I am one of the Co-ordinators of Community Mums (Scotland). Our organisation is the first Community Mothers Project in Scotland. Through Celia Suppiah’s support and guidance, we have been able to establish a pilot project in our area. Celia has encouraged and supported us and allowed our organisation to fully benefit from their well-established and developed materials, training packages and expertise. Celia has also arranged for our organisation to attend workshops and events which have been invaluable in assisting us in furthering our programme.

Pauline Johnston
Community Mums (Scotland)

What we do

Parents 1st promotes sustainable, effective and nationally acclaimed peer support programmes that enable the 'Community Parent' concept to flourish. By 'Community Parents' we mean mothers, fathers, grandparents and carers. Our passion is building on the strengths and skills of parents living in less advantaged communities. Relationships are at the heart of support. Informal early prevention in the heart of local communities empowers parents to cope well from the beginning.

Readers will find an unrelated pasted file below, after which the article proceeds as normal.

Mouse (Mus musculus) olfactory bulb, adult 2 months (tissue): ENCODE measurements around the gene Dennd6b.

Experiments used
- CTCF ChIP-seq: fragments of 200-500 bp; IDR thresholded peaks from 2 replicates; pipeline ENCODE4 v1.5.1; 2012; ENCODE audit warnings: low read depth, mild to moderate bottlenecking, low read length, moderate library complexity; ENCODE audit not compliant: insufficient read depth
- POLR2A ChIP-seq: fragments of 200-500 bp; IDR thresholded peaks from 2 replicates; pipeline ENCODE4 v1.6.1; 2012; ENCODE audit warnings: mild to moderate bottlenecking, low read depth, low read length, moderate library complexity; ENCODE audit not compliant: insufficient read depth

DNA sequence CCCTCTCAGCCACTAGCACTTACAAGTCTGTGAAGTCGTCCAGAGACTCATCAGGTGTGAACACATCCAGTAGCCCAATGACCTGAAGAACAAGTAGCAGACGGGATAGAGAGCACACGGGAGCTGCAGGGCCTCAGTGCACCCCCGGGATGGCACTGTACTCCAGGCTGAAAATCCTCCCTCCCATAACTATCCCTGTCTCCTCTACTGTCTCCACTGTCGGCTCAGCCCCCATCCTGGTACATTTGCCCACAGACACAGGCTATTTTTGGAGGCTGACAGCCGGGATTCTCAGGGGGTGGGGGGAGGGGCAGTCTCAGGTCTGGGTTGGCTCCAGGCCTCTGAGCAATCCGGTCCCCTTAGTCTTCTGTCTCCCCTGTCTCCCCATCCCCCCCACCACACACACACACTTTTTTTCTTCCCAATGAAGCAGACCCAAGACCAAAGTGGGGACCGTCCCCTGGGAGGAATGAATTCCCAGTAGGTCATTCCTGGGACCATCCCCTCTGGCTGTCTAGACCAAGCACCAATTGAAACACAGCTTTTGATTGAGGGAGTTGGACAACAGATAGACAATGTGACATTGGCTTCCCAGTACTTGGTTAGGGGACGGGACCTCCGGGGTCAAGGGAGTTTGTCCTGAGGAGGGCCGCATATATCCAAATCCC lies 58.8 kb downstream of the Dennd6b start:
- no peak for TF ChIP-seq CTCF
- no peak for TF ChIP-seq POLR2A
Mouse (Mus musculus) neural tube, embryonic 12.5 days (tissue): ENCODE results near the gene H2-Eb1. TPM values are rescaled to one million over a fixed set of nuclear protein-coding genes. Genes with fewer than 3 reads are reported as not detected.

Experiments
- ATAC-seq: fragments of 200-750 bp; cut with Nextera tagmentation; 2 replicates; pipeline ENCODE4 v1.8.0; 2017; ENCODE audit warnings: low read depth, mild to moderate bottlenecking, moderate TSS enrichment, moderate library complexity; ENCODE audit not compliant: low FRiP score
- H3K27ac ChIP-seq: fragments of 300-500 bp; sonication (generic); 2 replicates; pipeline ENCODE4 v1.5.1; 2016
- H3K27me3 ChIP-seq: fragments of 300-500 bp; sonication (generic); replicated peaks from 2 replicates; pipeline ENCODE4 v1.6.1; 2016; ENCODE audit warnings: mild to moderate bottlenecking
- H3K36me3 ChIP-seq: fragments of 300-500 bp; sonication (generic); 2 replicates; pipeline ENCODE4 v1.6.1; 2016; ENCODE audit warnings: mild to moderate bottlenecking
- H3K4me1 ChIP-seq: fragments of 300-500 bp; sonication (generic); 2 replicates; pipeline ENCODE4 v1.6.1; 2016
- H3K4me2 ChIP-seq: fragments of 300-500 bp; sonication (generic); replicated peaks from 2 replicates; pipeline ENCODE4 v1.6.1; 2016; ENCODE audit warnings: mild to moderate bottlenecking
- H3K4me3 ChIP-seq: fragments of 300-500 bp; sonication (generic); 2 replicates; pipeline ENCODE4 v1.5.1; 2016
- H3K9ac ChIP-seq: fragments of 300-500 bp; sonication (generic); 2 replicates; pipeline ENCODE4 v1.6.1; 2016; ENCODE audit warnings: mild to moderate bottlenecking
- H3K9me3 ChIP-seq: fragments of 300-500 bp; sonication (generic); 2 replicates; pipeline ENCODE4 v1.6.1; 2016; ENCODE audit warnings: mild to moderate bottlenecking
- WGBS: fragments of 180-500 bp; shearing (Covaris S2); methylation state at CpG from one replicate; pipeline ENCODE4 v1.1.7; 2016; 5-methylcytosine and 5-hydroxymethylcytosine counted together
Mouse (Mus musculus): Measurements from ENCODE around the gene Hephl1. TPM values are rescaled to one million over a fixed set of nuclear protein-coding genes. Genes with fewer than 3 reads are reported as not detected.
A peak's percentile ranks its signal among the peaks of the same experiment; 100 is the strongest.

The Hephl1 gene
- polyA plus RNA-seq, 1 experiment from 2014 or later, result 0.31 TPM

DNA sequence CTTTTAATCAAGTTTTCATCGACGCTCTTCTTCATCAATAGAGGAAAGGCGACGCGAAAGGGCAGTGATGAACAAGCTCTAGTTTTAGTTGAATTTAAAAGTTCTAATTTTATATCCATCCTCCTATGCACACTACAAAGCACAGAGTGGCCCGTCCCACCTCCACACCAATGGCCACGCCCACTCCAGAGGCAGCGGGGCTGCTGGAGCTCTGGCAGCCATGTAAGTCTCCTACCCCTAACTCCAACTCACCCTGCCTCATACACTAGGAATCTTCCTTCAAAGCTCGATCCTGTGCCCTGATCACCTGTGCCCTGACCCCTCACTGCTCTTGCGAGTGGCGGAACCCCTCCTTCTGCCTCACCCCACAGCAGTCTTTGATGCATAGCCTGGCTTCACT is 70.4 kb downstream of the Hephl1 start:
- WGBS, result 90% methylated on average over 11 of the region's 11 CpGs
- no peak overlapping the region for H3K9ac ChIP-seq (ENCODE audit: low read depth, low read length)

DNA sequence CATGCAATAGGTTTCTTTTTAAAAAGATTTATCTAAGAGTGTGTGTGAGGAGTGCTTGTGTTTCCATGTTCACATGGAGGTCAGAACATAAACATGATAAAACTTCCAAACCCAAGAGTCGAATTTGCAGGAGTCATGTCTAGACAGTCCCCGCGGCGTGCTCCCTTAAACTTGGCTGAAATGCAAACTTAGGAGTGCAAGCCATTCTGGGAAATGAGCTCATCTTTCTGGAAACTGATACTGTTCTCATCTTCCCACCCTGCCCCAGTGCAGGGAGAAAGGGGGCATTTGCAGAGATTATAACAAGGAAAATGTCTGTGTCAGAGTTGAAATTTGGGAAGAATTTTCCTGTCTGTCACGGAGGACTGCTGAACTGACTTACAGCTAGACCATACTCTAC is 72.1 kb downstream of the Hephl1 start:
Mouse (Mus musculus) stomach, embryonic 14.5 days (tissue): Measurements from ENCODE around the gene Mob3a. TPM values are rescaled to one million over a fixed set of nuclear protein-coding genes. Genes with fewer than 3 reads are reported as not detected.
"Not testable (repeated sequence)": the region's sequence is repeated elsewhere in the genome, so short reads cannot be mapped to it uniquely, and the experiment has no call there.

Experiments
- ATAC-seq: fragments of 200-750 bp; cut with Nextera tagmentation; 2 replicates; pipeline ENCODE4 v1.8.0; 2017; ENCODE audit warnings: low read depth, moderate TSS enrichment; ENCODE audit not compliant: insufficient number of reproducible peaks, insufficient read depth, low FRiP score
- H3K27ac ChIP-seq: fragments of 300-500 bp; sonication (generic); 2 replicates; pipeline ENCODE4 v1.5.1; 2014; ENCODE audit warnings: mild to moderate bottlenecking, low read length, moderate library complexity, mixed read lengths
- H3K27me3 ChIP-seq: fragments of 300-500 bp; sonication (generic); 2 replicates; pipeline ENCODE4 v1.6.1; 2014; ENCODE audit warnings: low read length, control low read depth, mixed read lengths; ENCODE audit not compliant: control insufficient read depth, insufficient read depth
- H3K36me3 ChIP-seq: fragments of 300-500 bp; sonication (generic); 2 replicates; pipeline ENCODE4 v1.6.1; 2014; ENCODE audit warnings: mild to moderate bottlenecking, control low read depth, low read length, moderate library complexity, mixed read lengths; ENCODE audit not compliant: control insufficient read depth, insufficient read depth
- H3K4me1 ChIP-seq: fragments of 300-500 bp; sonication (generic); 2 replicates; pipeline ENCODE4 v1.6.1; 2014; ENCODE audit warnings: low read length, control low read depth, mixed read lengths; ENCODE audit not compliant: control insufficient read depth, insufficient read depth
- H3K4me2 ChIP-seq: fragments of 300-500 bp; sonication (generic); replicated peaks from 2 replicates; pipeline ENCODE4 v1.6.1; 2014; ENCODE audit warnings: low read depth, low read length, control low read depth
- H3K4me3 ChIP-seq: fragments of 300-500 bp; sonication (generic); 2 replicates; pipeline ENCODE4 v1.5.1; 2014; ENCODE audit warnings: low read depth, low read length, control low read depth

Community Parents are important intermediaries who carry out a role midway between that of a professional and a friend. They also assist parents to ‘take the first step’ into accessing local services before problems become entrenched and difficult to resolve. A Community Parent has particular personal qualities. By offering advocacy, informal support, useful information and encouragement to other local parents they can reach those who are wary of professionals, building bridges to help all parents to feel valued and supported.

Organisations we work with typically deliver children’s centre, extended schools or Healthy Child services. Community Parent roles span the 0-19 pathway including Pregnancy Pals, Birth Buddies (doulas), Breastfeeding Supporters, Community Mothers and Community Fathers.

The Parents 1st ‘Community Parent’ model is based on extensive practice experience and research evidence [see Best practice]. There are a number of unique features:

  • Community development model with an emphasis on trusting peer relationships
  • Two sets of beneficiaries: Community Parent volunteers and the parents they support benefit
  • Primary focus on early intervention (health, wellbeing and parenting skills)
  • Recognising key transitions as motivators for change - particularly pregnancy, the birth of a first baby, or a child starting school
  • Semi-structured approaches that support achievement of personal goals
  • Use of picture based resources to assist ‘conversations with a purpose’
  • Skilled coordinating, supervision and high quality accredited training
  • Volunteer to employment progression pathways
  • Participatory evaluation.